Some former employees (called “cast members”) of various Disney theme parks have been asked about it, and they’ve since provided opinions on what they perceived as the best jobs one can land on the work force for Disney Parks and Resorts.
Electrician – most of the time they only need fixing some simple electrical problems, never major; the only exception is assisting in the occasional attraction renovation, but that also gives a sense of accomplishment
Museum staff – there’s a future-tech museum called Innoventions at EPCOT (and formerly Disneyland), full of nice gadget and scientific displays; as a primarily indoor job, employees here solemn have time to wander around the park, but it helps keep the mystique
Lifeguard – primarily for the resorts and water parks at Walt Disney World; has one of the top base pay rates for Disney theme park cast members, and also gets a lot of respect from guests
Outdoor vendor – for the benefits of guests too busy to sit down at a restaurant; vendors tend to get shifted to various locations around the park so they’re not stuck in one place (good in a different way from “museum staff” above)
Club 33 staff – the series of mysterious private clubs at various Disney theme parks, where corporate sponsors, company VIPs, and lucky adult members can come in for a nice meal (and in Disneyland Park, a drink of liquor); food servers at Club 33’s often get epic customer tips on top of their sweet salaries
Jungle Cruise “skipper” – the nominal captain and speaking host for guests on the Jungle Cruise rides (available in four Disney theme parks worldwide); best suited for comfortable conversational speakers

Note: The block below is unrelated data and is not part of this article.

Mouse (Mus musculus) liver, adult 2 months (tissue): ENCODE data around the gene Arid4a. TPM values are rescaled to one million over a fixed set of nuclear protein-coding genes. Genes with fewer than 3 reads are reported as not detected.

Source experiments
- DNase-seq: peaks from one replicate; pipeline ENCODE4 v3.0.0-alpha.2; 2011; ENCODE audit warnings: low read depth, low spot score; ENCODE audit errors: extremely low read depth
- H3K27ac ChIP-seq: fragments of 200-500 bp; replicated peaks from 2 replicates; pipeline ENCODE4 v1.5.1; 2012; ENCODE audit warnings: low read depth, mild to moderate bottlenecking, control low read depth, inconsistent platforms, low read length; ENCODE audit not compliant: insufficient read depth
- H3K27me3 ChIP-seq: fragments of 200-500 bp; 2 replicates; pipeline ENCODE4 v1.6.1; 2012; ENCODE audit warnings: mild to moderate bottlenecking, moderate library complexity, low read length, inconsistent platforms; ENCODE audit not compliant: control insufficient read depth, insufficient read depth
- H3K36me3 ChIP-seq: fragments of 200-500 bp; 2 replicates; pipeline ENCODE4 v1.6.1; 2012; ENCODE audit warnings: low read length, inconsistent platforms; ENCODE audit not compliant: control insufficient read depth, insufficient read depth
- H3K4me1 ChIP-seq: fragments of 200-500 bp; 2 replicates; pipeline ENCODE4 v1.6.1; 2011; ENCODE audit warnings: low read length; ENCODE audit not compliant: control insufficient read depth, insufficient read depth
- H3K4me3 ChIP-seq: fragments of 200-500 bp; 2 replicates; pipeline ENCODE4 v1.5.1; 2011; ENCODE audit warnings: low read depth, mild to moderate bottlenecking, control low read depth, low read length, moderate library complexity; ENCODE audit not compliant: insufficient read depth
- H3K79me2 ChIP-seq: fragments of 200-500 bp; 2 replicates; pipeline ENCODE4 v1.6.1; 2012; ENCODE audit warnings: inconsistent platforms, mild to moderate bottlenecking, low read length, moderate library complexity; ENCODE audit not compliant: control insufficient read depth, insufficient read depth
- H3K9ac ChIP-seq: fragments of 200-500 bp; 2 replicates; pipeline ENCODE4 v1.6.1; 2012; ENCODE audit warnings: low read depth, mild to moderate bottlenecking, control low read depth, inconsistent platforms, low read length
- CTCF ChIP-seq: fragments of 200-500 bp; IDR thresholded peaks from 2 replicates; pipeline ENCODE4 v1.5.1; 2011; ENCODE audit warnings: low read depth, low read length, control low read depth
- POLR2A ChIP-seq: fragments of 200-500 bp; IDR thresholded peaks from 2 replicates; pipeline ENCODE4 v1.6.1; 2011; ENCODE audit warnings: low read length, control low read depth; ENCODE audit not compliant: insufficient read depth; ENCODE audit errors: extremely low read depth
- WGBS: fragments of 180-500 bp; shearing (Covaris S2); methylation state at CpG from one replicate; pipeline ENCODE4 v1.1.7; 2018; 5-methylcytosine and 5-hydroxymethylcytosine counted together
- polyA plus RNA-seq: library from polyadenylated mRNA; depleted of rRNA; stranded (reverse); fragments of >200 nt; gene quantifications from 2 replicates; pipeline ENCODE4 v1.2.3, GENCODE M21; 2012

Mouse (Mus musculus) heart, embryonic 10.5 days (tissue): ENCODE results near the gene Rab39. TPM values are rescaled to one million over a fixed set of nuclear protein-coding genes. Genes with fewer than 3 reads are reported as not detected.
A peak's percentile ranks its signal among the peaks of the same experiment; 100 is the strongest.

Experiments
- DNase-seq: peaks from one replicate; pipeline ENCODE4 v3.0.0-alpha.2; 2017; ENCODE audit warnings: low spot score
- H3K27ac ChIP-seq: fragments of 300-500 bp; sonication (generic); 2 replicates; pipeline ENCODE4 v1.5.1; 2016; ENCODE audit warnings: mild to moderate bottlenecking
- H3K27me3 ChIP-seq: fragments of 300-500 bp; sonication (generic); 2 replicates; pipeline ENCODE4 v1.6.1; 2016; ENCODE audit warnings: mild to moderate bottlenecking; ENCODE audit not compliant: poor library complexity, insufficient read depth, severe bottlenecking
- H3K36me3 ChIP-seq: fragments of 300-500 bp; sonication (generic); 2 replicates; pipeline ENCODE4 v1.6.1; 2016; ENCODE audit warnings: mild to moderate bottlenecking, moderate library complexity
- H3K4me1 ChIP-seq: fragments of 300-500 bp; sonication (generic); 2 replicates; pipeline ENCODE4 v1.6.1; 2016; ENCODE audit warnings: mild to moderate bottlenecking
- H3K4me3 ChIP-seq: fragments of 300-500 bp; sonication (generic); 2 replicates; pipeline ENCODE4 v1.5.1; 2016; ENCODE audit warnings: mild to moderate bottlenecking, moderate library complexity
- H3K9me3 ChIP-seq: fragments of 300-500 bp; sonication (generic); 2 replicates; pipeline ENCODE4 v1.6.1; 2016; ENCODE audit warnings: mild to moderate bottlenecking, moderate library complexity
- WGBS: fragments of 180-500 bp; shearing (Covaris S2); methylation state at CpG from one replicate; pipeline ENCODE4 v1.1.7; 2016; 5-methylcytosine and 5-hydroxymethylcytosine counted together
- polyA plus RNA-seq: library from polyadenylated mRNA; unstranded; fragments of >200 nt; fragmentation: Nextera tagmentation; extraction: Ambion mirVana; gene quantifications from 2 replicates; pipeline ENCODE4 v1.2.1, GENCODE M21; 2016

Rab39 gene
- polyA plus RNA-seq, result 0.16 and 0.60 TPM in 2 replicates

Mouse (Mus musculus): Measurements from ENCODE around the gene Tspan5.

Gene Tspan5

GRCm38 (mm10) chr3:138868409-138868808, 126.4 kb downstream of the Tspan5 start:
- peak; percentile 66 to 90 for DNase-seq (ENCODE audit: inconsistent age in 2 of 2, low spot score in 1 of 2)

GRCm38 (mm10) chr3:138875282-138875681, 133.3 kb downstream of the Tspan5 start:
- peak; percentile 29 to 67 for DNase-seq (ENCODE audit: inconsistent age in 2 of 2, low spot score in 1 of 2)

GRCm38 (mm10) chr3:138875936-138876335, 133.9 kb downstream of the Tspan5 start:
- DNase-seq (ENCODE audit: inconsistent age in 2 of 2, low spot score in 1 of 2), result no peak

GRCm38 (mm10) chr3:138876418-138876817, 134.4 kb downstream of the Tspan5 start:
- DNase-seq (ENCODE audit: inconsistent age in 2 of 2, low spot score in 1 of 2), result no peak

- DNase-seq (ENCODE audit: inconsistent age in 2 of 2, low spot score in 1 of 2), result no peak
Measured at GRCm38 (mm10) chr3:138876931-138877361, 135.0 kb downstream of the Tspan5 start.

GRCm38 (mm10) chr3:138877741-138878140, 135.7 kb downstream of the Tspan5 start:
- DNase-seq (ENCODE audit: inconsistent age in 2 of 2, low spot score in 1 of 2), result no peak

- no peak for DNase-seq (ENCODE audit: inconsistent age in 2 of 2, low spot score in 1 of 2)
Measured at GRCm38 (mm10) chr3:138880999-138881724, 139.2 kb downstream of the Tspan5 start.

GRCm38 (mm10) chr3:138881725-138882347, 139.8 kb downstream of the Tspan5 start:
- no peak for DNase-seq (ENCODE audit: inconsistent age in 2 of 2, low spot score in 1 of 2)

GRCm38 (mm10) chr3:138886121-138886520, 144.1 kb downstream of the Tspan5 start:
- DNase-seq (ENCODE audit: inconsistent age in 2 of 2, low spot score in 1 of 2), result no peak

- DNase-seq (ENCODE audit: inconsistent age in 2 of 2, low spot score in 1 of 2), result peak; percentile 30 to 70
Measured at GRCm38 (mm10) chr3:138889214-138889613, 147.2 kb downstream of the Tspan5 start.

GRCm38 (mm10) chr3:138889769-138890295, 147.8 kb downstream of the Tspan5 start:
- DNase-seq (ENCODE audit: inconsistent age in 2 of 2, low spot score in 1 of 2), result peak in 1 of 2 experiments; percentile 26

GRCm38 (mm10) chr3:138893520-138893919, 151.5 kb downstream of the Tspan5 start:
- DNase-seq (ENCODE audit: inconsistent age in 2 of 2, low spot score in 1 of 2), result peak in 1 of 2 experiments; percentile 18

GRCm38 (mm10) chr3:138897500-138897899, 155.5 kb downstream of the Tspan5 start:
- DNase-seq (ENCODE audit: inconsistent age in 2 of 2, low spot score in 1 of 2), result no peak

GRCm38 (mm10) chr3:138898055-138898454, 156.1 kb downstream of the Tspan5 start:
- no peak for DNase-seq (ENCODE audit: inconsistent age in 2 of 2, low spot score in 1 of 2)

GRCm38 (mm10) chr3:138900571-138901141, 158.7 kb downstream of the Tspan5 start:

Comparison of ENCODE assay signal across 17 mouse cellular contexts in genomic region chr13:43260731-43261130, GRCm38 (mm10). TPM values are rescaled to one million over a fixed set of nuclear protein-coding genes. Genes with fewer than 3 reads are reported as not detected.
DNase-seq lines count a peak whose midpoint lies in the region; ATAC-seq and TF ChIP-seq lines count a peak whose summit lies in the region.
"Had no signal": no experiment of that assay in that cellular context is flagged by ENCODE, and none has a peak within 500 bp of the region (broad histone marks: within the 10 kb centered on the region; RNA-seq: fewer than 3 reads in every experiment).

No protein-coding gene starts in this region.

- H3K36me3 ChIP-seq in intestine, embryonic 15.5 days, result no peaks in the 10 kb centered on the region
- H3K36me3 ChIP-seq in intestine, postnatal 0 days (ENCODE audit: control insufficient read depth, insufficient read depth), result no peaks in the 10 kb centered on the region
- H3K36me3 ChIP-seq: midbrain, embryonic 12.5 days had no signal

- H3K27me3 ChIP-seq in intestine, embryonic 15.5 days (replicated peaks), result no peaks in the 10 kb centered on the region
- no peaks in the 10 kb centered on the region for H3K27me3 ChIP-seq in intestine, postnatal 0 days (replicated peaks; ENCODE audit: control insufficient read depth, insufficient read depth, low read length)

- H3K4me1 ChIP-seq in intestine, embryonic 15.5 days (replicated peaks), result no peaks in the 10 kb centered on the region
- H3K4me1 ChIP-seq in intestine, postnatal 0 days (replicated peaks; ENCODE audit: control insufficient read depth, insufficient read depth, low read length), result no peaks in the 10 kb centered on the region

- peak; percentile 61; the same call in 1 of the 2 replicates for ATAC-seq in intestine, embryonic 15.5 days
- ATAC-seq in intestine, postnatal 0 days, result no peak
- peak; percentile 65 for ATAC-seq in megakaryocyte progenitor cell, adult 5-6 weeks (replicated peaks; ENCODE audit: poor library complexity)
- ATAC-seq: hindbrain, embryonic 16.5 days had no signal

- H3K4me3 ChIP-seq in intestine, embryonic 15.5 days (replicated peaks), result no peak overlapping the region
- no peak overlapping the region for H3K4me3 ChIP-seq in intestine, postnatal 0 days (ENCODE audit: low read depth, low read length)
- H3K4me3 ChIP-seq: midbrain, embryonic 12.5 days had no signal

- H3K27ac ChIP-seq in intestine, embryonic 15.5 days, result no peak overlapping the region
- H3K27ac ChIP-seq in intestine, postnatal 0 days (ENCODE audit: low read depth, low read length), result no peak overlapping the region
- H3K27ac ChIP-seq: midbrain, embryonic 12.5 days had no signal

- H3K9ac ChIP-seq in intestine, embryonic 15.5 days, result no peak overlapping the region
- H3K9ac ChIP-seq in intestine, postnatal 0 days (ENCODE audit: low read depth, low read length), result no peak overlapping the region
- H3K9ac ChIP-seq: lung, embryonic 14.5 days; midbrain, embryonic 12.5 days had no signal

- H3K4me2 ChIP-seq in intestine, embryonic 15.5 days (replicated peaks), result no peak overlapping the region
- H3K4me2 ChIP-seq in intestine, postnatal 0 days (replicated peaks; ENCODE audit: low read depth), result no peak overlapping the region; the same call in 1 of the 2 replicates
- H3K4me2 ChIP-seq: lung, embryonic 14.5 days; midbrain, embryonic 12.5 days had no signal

“Red triangle” ride attendant – operators and aides at the rides and attractions with potential hazards for pregnant or health-problem guests, are sure to get paid more; but with great pay also comes great responsibility
Character attendant – the uniformed guy who acts like an “agent” for the “Face characters” portraying the Disney film and animation stars; they arrange the meet-and-greets, answers questions and keeps the line of kids wanting to meet Buzz Lightyear (for instance) from becoming unruly
Face character – the pinnacle of sorts in a Disney theme park cast member’s career; when you’re dressed and acting as a Disney character, you’re bound to be pseudo-worshipped by the children; best roles are (naturally) the Disney Princesses
While the second series of the Disney’s Sing-Along Songs home video series started off with a volume focused on a movie in the Disney Animated Canon – The Little Mermaid – some of the volumes that came after were specials featuring something else Disney, particularly theme parks like the now-Disneyland Park, California.
Speaking of which, Disneyland Park (back when it was just Disneyland and the only theme park in its area, not a complex) is the setting for this volume of Sing-Along Songs. The featured songs themselves are a mix of some never-used numbers and repeats from past volumes. Here’s the list:
Whistle While You Work (featured in volume “Zip-a-Dee-Doo-Dah”)
Step in Time (new, from 1964’s Mary Poppins)
I’m Walkin’ Right Down the Middle of Main Street U.S.A. (song for Main Street U.S.A. at Walt Disney World and Disneyland)
Following the Leader (featured in volume “Zip-a-Dee-Doo-Dah”)
The Great Outdoors (song for Country Bear Jamboree at [formerly] Disneyland, Magic Kingdom and Tokyo)
Zip-a-Dee-Doo-Dah (Song of the South, from first volume of same name)
Rumbly in My Tumbly (new, from 1966’s Winnie the Pooh and the Honey Tree)
It’s a Small World (featured in volume “Zip-a-Dee-Doo-Dah”)
Making Memories (Sherman Brothers song featured in 3D film Magic Journeys shown at Disney theme parks)
Grim Grinning Ghosts (song for The Haunted Mansion attraction)
The Character Parade (song for parades at Walt Disney World and Disneyland)
Walt Disney himself once said, “In one way or another I have always loved trains.” That love was shown in his insistence that Disneyland, when it opened in 1955, would have rail transportation of as many sorts as can fit. His company carried that on with every successive theme park.